Franjo Klopotan

One of the creator of surrealisms in Croatia, also accepted in Encyclopedia of Croatian Art, Franjo Klopotan is distinctive artist, very prominent outside Croatian borders.


FRANJO KLOPOTAN was born in the village of Presečno, near Varaždin in the Hrvatsko Zagorje region, on September 16, 1938. First he learned the photography trade and briefly worked in this profession. Later he completed nursing school in Zagreb. He began painting in 1959. He held his first exhibition in Zagreb in 1963. After this he went to Hamburg, Germany, and worked as a restoration technician in the local city museum.

He completed schooling for retouching deep print and worked for the journals Hor Zu and Quick. Based in Hamburg, he worked throughout Europe: he held independent exhibitions in almost all major European cultural centers. He represented the Federal Republic of Germany at the World Exhibition of Naive Art in Bratislava and Oslo in 1973. His paintings can be found in the best-known galleries in Europe and America, while seven of his works are on display in the Museum of Fine Art in Hamburg.

He returned to Croatia in 1970 and settled down in his native Presečno. Due perfidious Yugoslav manipulations, he was always neglected at home, so that the former Gallery of Primitive Art in Zagreb did not have any of his paintings. This injustice was recently rectified when the Croatian Museum of Naive Art in Zagreb, when preparing its permanent exhibition, dedicated due consideration to the works of Franjo Klopotan. His inclusion in the monograph Miracle of Croatian Naive Art (1996) in the chapter dealing with the classics of Croatian naive art only formally confirmed a fact of which the Croatian artistic public was long aware: Franjo Klopotan is one of the most important Croatian naive masters with an international reputation, the greatest phantasmagorist to appear in the last sixty years of Croatian naive art.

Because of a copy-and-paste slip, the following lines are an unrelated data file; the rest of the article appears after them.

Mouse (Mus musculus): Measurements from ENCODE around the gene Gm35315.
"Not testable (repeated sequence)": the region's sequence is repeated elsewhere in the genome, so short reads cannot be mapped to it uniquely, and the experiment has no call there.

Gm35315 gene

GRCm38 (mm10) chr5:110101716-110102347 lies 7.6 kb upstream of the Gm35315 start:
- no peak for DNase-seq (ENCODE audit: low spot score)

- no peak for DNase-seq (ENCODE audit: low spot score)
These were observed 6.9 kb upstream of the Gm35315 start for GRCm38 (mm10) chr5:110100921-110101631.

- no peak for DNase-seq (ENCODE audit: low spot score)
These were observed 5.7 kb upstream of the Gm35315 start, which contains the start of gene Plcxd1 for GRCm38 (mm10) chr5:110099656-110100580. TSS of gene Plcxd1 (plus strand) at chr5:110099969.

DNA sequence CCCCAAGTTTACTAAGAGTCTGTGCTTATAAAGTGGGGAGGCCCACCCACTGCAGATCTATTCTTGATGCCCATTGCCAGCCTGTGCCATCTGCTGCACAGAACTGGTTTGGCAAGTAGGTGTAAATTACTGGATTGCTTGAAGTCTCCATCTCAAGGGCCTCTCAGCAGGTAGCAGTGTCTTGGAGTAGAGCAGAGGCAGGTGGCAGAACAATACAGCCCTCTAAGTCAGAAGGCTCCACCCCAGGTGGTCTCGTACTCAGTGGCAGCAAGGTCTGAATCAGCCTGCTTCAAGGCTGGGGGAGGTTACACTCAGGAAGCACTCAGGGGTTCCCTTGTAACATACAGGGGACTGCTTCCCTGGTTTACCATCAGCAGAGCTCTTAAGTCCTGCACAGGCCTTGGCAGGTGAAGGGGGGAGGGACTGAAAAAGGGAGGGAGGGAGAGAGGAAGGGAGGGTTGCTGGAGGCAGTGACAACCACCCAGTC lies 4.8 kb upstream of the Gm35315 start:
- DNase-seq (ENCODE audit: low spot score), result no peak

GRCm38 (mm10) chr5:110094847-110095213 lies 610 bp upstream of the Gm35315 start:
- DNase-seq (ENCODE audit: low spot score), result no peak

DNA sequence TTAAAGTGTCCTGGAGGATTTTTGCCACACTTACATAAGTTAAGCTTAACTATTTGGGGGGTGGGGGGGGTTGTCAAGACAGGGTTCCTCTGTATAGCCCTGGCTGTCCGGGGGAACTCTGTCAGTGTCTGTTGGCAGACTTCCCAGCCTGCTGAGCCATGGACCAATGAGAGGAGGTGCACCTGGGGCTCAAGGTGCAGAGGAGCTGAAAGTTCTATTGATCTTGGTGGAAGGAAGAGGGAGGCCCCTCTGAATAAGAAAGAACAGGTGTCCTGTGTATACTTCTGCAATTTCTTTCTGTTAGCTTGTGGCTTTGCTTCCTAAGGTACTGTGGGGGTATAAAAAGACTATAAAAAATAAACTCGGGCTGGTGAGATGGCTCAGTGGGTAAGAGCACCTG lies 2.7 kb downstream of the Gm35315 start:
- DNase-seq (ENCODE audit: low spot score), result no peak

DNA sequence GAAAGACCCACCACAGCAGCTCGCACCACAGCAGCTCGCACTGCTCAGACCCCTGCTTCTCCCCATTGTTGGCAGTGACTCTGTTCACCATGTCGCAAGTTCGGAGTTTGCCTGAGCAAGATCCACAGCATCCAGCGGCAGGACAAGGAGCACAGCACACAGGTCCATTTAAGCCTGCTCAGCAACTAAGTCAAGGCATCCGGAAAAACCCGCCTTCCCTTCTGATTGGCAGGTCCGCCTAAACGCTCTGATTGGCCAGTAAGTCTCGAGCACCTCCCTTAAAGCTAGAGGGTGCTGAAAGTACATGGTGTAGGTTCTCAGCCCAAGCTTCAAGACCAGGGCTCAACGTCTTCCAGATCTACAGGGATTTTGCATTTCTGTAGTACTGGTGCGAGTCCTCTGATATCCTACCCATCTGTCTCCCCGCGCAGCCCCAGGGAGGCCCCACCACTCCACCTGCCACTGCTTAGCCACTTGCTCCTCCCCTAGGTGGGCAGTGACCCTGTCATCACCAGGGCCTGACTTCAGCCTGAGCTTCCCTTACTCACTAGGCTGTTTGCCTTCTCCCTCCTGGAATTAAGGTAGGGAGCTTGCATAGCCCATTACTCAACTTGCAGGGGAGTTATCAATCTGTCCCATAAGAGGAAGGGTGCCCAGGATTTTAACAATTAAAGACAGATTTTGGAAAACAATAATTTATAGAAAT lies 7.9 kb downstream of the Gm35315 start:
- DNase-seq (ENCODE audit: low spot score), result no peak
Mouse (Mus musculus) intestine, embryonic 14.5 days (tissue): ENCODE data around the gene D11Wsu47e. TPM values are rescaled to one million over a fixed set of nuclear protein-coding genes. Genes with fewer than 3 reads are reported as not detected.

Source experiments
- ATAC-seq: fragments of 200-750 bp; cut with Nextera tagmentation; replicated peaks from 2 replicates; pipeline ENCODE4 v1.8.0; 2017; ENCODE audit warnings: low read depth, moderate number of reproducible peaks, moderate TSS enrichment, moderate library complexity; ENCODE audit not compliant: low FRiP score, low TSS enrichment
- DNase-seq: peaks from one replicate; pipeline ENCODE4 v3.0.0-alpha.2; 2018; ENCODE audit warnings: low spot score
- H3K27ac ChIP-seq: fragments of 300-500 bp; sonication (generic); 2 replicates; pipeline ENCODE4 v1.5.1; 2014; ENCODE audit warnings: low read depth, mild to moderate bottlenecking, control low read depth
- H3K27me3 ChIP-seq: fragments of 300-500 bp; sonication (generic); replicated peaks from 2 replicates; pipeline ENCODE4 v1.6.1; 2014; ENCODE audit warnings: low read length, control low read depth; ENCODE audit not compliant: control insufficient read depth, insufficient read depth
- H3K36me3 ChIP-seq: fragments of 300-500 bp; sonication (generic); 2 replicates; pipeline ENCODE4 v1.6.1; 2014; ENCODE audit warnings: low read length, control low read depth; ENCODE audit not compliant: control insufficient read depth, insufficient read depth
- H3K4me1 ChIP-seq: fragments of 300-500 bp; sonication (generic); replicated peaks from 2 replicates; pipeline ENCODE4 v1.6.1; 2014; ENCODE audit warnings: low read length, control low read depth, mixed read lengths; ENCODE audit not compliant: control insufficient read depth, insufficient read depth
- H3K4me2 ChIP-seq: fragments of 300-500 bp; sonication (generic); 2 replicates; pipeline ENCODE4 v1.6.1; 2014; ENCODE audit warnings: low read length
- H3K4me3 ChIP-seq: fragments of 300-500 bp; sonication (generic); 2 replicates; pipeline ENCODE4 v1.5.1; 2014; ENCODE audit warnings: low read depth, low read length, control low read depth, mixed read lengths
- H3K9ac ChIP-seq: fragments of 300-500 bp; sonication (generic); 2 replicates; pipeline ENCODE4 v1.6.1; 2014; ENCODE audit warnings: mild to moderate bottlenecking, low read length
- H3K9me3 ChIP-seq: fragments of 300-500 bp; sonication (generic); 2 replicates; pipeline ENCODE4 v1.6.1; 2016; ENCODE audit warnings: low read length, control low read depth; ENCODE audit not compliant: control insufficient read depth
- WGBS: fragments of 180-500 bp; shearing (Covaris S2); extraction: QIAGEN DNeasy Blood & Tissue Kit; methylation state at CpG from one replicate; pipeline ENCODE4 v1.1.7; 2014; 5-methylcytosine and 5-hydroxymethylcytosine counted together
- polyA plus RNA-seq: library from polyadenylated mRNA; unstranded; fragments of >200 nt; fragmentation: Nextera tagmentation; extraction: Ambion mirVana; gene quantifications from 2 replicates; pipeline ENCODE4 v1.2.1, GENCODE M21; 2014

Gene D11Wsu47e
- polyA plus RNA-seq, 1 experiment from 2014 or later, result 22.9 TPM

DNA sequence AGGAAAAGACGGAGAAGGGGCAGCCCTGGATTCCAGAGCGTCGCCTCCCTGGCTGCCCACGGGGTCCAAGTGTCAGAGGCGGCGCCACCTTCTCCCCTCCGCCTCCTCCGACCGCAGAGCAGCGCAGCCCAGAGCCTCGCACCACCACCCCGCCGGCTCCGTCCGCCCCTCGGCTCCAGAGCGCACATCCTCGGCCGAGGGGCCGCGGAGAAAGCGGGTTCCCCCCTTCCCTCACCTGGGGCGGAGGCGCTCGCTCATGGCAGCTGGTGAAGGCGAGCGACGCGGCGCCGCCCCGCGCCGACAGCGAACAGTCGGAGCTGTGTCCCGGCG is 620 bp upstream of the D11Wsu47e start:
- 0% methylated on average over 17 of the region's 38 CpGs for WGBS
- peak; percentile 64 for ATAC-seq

He lives and works in Presečno. Everything in Klopotan's paintings is superficially the same as before: continually present are combinations with vegetation, skies still dotted with birds that bring romantic spring-time landscapes, the painter continues to return to biblical motifs, and the same stories still pull their charming carousels with flowers, yet everything is different, altered, dislocated from the past: new doors to the (non)reality are opened, as the boundaries of poetry are more boldly and decisively extended, new possibilities for spontaneity and primal relationship with the world that surrounds us are tested and sought with passion. Klopotan stands at the fateful crossroads of present-day painting. Here is a painter from whom Croatian naive art expects new creative feats, new excitement and new worldwide recognition. Here is a painter from whom Croatian naive art expects the achievement of some as-yet unseen heights in the years of his full creative maturity.